Good fat versus bad fat

Caroline Cassidy
Good fat v bad fat
Good fat v bad fat

Pic: Getty

For many years we have been told that saturated fat is a no-no if you want to look after your health, but recent research has confused matters considerably.

In fact, by looking at data from 72 separate studies involving some 600,000 participants, researchers from the University of Cambridge have now claimed that there is no evidence to suggest that switching from 'bad' saturated fats to the supposedly healthier mono or polyunsaturated variety will cut your risk of developing heart problems after all.

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So what's the difference between the good and bad, and should you be changing your diet?

'Bad' fat
Saturated fat and trans fats are generally labelled the 'bad' variety. Processed meats such as sausages and pies, dairy such as butter, cheese and cream, and sweet treats such as biscuits, cakes, pastries and chocolate, as well as many savoury snacks are all high in saturated fat. Until recently it was thought that saturated fat was linked to high cholesterol, and consequently an increased risk of heart disease. According to the NHS, most Brits eat around 20 per cent more than is recommended by the British Dietetic Association, which is 30g a day for men and 20g a day for women.

Trans fats, which are formed in oils during the hydrogenation process, are similarly thought to increase cholesterol levels, and in turn the risk of heart disease and stroke. Usually present in oils and some spreads, they can also be found in processed foods such as biscuits and cakes.

'Good' fat
Both the NHS and the British Heart Foundation advise cutting back on saturated fat and instead using its unsaturated counterparts.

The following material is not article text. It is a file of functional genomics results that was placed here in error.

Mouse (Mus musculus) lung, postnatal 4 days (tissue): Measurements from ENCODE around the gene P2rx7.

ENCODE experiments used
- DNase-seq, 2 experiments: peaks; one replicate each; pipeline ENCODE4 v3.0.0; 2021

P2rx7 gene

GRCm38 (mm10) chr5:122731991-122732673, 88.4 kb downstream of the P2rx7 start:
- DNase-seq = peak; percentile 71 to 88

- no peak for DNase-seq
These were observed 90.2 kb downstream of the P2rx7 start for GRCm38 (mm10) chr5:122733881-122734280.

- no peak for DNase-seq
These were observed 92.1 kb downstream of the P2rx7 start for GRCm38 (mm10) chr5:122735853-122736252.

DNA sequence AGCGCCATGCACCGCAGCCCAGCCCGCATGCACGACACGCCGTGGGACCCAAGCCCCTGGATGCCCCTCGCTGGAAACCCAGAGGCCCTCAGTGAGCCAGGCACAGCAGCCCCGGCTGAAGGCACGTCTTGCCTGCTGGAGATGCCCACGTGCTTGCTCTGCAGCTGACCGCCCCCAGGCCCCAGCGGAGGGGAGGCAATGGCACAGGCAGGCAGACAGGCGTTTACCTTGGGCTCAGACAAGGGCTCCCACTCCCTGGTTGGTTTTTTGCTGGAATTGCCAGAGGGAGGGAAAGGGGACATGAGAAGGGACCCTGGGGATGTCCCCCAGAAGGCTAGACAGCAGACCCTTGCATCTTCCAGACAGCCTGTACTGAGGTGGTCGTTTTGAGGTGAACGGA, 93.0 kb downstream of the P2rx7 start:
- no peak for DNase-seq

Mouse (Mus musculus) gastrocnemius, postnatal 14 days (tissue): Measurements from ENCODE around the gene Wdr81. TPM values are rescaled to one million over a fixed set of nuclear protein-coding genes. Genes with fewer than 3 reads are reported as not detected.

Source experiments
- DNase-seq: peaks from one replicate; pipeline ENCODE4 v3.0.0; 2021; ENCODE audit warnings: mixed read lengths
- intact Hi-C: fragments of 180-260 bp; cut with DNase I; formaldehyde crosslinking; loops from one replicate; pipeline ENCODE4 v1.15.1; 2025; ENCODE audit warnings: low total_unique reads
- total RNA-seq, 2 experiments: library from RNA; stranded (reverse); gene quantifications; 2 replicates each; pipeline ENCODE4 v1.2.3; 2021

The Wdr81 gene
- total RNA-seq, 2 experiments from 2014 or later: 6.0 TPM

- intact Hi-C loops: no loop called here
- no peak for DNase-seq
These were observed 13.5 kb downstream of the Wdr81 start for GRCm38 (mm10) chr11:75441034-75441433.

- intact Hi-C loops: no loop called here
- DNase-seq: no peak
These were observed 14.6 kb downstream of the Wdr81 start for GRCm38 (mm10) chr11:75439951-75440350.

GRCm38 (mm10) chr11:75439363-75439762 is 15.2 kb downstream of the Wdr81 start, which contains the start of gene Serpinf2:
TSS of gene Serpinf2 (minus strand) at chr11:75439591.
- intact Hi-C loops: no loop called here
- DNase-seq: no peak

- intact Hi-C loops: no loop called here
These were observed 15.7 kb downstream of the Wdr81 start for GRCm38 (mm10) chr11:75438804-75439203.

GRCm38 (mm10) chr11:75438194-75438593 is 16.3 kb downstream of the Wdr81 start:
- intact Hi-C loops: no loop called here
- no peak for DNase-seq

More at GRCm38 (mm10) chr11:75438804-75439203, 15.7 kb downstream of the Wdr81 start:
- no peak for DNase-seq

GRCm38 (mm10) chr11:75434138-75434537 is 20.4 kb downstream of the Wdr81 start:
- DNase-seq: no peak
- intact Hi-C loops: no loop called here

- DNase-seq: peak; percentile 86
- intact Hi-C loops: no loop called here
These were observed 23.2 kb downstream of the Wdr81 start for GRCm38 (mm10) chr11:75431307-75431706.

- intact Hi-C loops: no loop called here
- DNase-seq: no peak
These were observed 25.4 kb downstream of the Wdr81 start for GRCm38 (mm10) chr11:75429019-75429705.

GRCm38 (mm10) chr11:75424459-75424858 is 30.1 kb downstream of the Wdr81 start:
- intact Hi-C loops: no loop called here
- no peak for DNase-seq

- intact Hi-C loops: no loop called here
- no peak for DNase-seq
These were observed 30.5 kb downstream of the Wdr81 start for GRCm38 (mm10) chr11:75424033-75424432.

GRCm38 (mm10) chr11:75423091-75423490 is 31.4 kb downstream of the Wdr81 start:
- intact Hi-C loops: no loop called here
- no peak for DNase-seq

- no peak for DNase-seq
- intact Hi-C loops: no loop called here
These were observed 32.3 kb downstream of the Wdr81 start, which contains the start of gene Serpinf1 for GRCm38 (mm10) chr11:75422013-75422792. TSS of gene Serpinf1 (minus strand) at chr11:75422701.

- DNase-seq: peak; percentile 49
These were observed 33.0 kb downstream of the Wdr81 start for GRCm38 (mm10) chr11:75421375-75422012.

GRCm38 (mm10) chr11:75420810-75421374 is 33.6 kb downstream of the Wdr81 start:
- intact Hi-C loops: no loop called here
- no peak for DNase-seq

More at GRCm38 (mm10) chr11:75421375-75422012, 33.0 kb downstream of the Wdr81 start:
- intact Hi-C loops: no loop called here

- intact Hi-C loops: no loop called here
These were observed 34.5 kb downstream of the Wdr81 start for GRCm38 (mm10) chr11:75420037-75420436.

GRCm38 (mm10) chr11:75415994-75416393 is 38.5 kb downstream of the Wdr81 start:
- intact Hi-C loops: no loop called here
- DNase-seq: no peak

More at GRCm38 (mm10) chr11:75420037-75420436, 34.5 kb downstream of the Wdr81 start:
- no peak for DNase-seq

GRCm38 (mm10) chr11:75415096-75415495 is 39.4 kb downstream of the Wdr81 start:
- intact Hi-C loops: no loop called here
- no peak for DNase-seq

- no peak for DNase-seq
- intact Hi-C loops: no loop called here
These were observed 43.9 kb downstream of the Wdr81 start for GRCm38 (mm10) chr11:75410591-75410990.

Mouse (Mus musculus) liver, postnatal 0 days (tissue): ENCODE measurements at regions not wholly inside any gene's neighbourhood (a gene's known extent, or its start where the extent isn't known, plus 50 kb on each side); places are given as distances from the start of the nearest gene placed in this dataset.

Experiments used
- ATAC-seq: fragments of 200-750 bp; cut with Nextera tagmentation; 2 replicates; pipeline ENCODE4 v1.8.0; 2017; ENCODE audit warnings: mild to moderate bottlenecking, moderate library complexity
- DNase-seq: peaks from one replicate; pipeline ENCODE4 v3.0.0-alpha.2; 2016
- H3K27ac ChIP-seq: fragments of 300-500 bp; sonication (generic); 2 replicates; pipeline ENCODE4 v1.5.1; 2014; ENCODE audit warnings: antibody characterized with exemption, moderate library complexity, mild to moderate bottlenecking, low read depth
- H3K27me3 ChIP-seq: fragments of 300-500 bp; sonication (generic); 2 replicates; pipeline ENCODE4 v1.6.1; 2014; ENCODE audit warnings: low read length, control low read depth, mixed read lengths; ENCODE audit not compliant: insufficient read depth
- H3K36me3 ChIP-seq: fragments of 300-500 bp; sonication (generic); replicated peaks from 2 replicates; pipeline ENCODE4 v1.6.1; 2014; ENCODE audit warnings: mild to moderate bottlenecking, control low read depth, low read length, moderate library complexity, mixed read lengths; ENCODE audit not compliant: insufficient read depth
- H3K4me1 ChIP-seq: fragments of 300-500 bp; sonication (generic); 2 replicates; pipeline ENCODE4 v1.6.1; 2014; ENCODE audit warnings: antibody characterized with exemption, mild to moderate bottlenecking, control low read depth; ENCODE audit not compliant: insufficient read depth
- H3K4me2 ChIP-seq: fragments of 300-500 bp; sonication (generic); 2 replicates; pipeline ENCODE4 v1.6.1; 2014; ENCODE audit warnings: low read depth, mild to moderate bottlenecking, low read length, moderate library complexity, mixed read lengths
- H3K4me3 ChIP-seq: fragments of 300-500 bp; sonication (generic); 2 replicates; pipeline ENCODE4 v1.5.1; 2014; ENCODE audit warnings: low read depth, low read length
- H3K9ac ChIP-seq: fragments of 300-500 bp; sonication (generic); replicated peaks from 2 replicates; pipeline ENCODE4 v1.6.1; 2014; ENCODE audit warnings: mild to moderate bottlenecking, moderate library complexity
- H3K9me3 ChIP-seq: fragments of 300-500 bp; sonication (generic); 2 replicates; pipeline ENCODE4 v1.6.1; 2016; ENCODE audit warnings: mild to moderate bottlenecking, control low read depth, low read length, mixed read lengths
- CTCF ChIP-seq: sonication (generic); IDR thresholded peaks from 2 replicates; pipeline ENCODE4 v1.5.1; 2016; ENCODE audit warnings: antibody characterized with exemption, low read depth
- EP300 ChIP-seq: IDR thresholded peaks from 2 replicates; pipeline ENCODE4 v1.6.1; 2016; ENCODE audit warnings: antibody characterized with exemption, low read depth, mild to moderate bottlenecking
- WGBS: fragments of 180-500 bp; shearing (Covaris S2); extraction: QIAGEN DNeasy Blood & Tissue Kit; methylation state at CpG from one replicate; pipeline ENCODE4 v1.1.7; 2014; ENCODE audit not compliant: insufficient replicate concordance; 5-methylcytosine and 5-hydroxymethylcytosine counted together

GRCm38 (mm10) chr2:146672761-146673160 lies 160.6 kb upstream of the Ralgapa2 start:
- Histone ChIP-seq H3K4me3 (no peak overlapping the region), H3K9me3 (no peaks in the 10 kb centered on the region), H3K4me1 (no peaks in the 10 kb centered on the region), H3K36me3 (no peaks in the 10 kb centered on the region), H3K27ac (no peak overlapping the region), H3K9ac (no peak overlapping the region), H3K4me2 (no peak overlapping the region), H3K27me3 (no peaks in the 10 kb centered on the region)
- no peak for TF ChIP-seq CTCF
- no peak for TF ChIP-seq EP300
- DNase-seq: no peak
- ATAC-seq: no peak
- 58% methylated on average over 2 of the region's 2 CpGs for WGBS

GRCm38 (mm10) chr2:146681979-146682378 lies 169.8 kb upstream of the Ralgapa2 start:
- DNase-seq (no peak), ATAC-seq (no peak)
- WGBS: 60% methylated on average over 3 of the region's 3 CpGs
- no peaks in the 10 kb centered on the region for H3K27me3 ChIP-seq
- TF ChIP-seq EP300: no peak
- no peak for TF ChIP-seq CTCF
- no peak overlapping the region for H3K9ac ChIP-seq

Monounsaturated fat is found in the likes of olive and rapeseed oil, as well as some nuts and seeds, while polyunsaturated fats occur in soya, vegetable and sunflower oils, nuts and seeds, and oily fish. According to the BHF, both can help to maintain healthy cholesterol levels, but should still be consumed in small amounts.

What's the verdict?
It's important to remember that fat is an essential part of our diet. It gives us energy and helps the body to absorb certain nutrients, as well as providing essential fatty acids and vitamins A and D, so going fat free won't necessarily benefit your health. Too much fat, however, is likely to lead to weight gain, and obesity is strongly linked with long-term health problems including type 2 diabetes, high blood pressure and coronary heart disease.
Though this latest research suggests saturated fat may not be the food demon we once thought, the British Heart Foundation, which co-funded the study, insists more research is necessary, and we should still opt for unsaturated fat where possible. In the end, the key to maintaining good health is a well-balanced diet and regular exercise.

Have you switched saturated fat for unsaturated, and do you believe you're healthier for it? Leave your comments below...